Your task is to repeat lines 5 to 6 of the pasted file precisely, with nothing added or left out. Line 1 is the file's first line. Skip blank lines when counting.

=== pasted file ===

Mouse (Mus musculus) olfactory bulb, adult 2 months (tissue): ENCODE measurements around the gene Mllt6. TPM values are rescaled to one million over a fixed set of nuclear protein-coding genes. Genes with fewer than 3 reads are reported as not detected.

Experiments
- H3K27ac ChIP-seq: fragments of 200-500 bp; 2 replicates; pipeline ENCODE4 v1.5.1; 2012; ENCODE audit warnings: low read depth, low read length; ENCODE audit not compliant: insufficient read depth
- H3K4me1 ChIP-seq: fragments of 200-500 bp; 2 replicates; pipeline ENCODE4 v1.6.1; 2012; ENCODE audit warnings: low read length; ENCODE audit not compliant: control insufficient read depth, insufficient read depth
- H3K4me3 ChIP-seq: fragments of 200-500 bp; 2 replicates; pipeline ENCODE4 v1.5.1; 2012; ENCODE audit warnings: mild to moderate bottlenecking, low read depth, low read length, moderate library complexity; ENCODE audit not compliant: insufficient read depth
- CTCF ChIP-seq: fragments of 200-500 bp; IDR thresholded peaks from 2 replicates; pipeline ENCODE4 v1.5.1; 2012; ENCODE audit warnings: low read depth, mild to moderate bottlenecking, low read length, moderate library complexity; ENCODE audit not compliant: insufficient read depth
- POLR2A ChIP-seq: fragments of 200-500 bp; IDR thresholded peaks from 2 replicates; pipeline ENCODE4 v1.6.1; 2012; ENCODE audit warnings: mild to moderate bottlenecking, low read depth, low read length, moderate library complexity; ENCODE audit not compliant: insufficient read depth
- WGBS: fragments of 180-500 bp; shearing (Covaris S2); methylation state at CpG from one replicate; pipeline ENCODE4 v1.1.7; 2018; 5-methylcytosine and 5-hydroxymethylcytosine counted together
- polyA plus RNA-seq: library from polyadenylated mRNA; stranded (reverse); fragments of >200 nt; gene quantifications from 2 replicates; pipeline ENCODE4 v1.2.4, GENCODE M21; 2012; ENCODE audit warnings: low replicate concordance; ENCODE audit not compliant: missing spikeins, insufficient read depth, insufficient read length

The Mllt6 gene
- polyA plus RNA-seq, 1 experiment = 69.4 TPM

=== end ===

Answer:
- H3K4me3 ChIP-seq: fragments of 200-500 bp; 2 replicates; pipeline ENCODE4 v1.5.1; 2012; ENCODE audit warnings: mild to moderate bottlenecking, low read depth, low read length, moderate library complexity; ENCODE audit not compliant: insufficient read depth
- CTCF ChIP-seq: fragments of 200-500 bp; IDR thresholded peaks from 2 replicates; pipeline ENCODE4 v1.5.1; 2012; ENCODE audit warnings: low read depth, mild to moderate bottlenecking, low read length, moderate library complexity; ENCODE audit not compliant: insufficient read depth